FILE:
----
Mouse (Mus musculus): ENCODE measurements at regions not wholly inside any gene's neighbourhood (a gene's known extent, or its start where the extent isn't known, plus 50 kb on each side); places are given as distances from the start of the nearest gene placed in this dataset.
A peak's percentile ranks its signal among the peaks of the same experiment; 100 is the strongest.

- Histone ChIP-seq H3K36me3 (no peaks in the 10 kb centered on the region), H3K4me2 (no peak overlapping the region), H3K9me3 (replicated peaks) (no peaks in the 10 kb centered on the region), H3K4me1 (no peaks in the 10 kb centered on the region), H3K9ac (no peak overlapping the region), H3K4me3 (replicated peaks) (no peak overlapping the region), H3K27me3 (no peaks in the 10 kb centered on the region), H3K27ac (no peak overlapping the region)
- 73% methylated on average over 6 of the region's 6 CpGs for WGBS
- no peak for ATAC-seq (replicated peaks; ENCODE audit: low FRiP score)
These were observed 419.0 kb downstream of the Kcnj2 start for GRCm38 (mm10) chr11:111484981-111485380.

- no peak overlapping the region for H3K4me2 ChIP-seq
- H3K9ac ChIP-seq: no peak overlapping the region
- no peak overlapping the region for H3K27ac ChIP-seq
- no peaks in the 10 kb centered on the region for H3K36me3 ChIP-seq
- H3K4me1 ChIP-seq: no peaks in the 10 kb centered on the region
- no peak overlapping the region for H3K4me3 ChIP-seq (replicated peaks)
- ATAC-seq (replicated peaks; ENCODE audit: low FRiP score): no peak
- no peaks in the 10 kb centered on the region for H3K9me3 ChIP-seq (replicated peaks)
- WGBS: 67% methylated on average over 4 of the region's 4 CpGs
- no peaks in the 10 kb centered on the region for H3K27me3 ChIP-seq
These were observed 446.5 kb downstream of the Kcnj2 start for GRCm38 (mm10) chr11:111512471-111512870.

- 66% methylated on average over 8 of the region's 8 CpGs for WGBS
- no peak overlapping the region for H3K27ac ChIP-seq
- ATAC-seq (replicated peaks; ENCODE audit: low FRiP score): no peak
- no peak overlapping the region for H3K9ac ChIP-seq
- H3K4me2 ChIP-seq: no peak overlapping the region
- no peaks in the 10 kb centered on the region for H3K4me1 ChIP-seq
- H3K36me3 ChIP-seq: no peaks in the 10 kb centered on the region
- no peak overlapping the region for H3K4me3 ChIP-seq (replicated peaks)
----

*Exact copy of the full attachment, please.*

Mouse (Mus musculus): ENCODE measurements at regions not wholly inside any gene's neighbourhood (a gene's known extent, or its start where the extent isn't known, plus 50 kb on each side); places are given as distances from the start of the nearest gene placed in this dataset.
A peak's percentile ranks its signal among the peaks of the same experiment; 100 is the strongest.

- Histone ChIP-seq H3K36me3 (no peaks in the 10 kb centered on the region), H3K4me2 (no peak overlapping the region), H3K9me3 (replicated peaks) (no peaks in the 10 kb centered on the region), H3K4me1 (no peaks in the 10 kb centered on the region), H3K9ac (no peak overlapping the region), H3K4me3 (replicated peaks) (no peak overlapping the region), H3K27me3 (no peaks in the 10 kb centered on the region), H3K27ac (no peak overlapping the region)
- 73% methylated on average over 6 of the region's 6 CpGs for WGBS
- no peak for ATAC-seq (replicated peaks; ENCODE audit: low FRiP score)
These were observed 419.0 kb downstream of the Kcnj2 start for GRCm38 (mm10) chr11:111484981-111485380.

- no peak overlapping the region for H3K4me2 ChIP-seq
- H3K9ac ChIP-seq: no peak overlapping the region
- no peak overlapping the region for H3K27ac ChIP-seq
- no peaks in the 10 kb centered on the region for H3K36me3 ChIP-seq
- H3K4me1 ChIP-seq: no peaks in the 10 kb centered on the region
- no peak overlapping the region for H3K4me3 ChIP-seq (replicated peaks)
- ATAC-seq (replicated peaks; ENCODE audit: low FRiP score): no peak
- no peaks in the 10 kb centered on the region for H3K9me3 ChIP-seq (replicated peaks)
- WGBS: 67% methylated on average over 4 of the region's 4 CpGs
- no peaks in the 10 kb centered on the region for H3K27me3 ChIP-seq
These were observed 446.5 kb downstream of the Kcnj2 start for GRCm38 (mm10) chr11:111512471-111512870.

- 66% methylated on average over 8 of the region's 8 CpGs for WGBS
- no peak overlapping the region for H3K27ac ChIP-seq
- ATAC-seq (replicated peaks; ENCODE audit: low FRiP score): no peak
- no peak overlapping the region for H3K9ac ChIP-seq
- H3K4me2 ChIP-seq: no peak overlapping the region
- no peaks in the 10 kb centered on the region for H3K4me1 ChIP-seq
- H3K36me3 ChIP-seq: no peaks in the 10 kb centered on the region
- no peak overlapping the region for H3K4me3 ChIP-seq (replicated peaks)